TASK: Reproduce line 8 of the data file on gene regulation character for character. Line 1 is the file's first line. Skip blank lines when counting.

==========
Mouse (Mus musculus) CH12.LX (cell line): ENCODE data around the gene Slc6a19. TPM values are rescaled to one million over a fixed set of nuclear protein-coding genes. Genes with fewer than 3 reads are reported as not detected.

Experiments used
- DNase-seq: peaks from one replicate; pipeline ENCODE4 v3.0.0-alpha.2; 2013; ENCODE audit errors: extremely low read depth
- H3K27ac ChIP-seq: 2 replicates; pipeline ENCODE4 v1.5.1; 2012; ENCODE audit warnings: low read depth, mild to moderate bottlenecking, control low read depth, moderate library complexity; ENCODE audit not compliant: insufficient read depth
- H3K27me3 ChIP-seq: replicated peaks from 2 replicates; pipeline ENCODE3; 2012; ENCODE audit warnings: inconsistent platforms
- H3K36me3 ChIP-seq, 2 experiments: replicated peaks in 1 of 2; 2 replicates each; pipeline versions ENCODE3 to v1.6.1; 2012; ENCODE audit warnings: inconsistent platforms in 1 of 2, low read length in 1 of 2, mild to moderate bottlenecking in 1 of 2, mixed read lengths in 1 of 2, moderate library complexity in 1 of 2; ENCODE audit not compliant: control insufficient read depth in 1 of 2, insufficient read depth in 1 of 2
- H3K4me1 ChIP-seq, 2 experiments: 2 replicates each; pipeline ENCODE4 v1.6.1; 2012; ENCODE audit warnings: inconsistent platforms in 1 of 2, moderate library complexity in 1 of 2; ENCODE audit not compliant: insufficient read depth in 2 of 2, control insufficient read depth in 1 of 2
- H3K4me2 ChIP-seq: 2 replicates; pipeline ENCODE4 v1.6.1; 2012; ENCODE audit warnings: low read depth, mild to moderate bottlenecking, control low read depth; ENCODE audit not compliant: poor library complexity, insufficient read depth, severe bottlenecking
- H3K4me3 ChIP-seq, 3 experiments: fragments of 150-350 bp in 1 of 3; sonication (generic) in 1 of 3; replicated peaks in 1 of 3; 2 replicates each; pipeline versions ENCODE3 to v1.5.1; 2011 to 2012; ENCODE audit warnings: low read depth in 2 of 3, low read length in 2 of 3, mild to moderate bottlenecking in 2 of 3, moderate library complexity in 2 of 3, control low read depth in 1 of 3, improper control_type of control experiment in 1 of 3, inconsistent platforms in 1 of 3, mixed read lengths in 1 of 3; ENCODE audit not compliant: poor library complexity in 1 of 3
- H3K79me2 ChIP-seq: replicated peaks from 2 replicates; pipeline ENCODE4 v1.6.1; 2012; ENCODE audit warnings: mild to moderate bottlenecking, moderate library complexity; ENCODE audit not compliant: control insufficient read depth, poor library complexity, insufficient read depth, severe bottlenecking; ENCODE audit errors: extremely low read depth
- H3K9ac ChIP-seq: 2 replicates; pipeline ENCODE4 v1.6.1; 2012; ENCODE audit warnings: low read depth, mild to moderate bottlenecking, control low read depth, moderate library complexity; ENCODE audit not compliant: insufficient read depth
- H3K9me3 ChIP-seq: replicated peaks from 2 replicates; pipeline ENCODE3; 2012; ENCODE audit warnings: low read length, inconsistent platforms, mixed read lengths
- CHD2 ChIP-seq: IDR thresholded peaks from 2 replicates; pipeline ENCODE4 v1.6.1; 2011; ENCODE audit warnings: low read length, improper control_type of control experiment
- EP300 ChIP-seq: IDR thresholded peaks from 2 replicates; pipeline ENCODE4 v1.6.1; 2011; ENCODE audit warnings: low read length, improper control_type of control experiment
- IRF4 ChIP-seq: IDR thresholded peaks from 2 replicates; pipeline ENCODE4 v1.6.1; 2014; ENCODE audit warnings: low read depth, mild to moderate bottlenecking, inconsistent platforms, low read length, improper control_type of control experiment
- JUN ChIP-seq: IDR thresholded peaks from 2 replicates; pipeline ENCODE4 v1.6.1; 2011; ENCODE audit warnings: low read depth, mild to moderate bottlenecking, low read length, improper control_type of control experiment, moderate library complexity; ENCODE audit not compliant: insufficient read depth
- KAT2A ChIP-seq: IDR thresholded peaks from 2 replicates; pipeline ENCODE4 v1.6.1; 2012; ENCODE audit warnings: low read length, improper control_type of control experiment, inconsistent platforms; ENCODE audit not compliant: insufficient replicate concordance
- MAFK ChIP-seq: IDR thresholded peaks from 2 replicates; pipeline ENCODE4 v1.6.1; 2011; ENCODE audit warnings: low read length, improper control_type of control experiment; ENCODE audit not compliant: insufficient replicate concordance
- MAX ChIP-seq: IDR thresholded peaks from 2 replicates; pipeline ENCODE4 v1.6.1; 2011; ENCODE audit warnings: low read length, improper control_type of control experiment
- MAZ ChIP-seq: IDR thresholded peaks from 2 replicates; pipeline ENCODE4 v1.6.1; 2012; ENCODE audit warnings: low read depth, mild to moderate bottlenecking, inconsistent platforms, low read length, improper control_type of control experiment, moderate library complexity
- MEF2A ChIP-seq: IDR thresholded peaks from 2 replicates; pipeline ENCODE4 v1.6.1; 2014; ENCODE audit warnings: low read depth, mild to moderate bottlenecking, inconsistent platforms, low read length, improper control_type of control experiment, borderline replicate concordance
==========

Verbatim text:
- H3K4me2 ChIP-seq: 2 replicates; pipeline ENCODE4 v1.6.1; 2012; ENCODE audit warnings: low read depth, mild to moderate bottlenecking, control low read depth; ENCODE audit not compliant: poor library complexity, insufficient read depth, severe bottlenecking